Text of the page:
Why do we always start yoga poses on the right side?

5 min read

Recently, a friend asked me over a glass of wine: “why the heck do we always seem to start yoga poses on the right side? I prefer the left!” I remember asking this same question to my “guru” in India when I first got into yoga, so I was able to answer with the basics.

He had asked it in a rather casual manner, but his eyes suddenly lit up. He hadn’t expected a response. My initial reaction is complex. It addresses the perspectives of energy, tradition, history, and science. However, my conclusion is straightforward.

The Flow of Prana in Yoga

The next night, I told him that in yoga, we conceptualize vital energy (prana) as flowing through the body but concentrated along its spine. I showed him the image we are all familiar with — the symbol for medicine, or the caduceus — which is two snakes wrapped tightly around a pole.

This symbol was rooted in many traditions, including yoga. The two snakes are the masculine and feminine energies (called pingala and ida). The energies are balanced around the central channel, called the Sushumna.

Hatha Yoga, the most popular type of yoga in the world from which all others stem, is a balance between masculine and female energy. “Ha” is masculine energy or sun, and “the” is feminine energy or moon.

The Masculine-Feminine Balance

These ideas were not unique to ancient Indians. Chinese called it “yin and Yang.”” I’ll explain the basics:

Did you notice the final word in each column? The question is: Why do we start our Asana practice by using masculine energy? Is it sexist? The answer is probably simple: It is tradition.

The concept of starting with the right does not mean that masculine energy is “better”; it implies that both parts work together and are equally beneficial. The balance of the two is essential to our prana or life force.

It is interesting to me that I teach Tai Chi, and I have noticed how many sequences begin with the left, which represents the feminine or yin energy. Why? Maybe because Tai Chi is more of a defensive, peaceful martial art than an offensive one? We could speculate endlessly, but in this case, I believe it’s likely just tradition.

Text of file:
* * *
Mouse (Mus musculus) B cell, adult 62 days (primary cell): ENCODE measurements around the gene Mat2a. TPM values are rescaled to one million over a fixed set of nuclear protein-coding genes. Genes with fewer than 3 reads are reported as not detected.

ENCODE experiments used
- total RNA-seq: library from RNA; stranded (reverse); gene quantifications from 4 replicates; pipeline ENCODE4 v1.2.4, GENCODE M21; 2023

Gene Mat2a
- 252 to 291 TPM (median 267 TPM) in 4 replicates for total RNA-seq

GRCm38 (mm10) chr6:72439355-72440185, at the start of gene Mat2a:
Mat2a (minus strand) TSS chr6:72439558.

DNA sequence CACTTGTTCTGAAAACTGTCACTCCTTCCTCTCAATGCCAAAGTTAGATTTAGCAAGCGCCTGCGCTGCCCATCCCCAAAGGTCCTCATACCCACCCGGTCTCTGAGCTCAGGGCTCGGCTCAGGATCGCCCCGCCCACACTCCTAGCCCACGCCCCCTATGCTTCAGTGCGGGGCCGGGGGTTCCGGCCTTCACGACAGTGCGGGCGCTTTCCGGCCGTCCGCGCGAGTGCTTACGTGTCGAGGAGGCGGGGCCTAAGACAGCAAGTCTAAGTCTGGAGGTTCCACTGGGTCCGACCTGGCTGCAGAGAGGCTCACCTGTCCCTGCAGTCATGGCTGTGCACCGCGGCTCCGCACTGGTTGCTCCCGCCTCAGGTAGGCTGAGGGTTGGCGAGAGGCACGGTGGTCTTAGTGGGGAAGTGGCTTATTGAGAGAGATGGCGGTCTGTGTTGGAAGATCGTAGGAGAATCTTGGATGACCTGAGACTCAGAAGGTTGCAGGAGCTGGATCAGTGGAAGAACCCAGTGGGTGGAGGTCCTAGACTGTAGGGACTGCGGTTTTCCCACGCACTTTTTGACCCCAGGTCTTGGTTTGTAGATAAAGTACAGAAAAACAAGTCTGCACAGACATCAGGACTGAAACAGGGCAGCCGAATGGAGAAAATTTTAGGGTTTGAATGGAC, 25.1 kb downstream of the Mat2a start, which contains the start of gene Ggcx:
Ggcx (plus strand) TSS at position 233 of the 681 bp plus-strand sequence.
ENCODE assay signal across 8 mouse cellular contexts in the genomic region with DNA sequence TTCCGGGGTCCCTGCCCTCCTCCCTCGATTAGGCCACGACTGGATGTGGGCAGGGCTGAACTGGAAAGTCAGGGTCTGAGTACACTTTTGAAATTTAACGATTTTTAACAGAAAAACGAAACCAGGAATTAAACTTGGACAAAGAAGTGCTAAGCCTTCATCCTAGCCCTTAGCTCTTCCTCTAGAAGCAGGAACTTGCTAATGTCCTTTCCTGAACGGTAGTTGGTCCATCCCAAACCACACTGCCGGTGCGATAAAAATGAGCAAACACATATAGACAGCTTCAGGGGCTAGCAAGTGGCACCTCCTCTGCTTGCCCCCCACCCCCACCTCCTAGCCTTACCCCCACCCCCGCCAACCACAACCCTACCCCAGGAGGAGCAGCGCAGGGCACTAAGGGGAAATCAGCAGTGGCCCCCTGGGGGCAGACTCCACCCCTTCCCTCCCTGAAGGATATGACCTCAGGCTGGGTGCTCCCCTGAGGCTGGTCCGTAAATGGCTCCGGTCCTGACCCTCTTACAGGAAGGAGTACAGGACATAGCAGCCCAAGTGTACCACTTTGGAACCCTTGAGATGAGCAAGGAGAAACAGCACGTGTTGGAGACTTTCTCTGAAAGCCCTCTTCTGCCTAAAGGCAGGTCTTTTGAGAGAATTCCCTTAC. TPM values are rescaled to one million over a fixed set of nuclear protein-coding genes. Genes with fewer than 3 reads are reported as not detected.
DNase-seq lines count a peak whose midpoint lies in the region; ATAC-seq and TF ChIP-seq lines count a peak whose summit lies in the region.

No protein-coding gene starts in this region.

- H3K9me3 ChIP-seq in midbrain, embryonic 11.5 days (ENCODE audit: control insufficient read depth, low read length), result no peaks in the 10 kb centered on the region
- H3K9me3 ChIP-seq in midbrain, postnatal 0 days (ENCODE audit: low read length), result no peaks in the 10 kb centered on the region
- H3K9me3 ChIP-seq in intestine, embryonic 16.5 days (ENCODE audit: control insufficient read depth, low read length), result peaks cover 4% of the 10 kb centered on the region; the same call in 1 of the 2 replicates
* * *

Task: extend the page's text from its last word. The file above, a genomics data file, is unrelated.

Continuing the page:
My friend was satisfied with my answer. I was sure there were more, so I said I would find out and get back to my friend (and this article was born). The tradition of the ‘right side’ being the first and most holy is a long-standing one.

Tradition of ‘Right Side First’

In India, traditionally, gifts are always given with the right hand. To increase your luck, step into new buildings with the right leg first.

My mother told me that when she was a college student in India or Sri Lanka, it was tradition to greet people eat, with the right hand and use the left in the bathroom. These practices were also safer since sanitation wasn’t always the best.

Perhaps this practicality is what has sparked this tradition. Was the reason why we started our yoga poses with the right side due to sanitation concerns in medieval times?

After exploring the energetic, traditional, and historical reasonings, it was time to explore a possible scientific perspective. As a hobby, I study anatomy and physiology. Naturally, I’ve tried to prove the benefits of starting on the right.

A Scientific Perspective on the Possible Explanation

The vital organs are arranged clockwise in the body, so we might start by twisting to the right. By turning right, we can help move the colon from the transverse colon to the descending colon and ultimately out.

We may turn over to our right side and lie down after Corpse Pose because our heart is located on the left. Gravity can help to distribute blood more evenly throughout the body when lying on your right side.

When we move our right-side limbs, the left side activates and accesses the thinking mind. We may need to start with this logical perspective because that’s how we process our thoughts in our daily lives before we can explore the right brain. The right brain is more conducive to creativity, spirituality, and meditation.

While these things are true (and fascinating), their effects are probably minimal.

In an attempt to solve this mystery in a hurry, I sent a message to every master yoga teacher and expert that I knew. (And I know a great deal). It was almost comical. The majority said they started with the left so that they could remember what they had done or taught.

I sent a message on Facebook to my “guru,” who lives in India. He told me exactly what I had written above (he must’ve taught me well). Most people I spoke to had not given it much consideration.

This is my simple and final conclusion

Traditions and rituals are fascinating to me, and I find them fulfilling. Perhaps our culture does not value them enough. Whether you choose to begin with the right or left side, make sure that you do so mindfully and deliberately.

It’s important to remember which side you started with, especially if you are a teacher. So you can practice both sides and feel more balanced after your practice.

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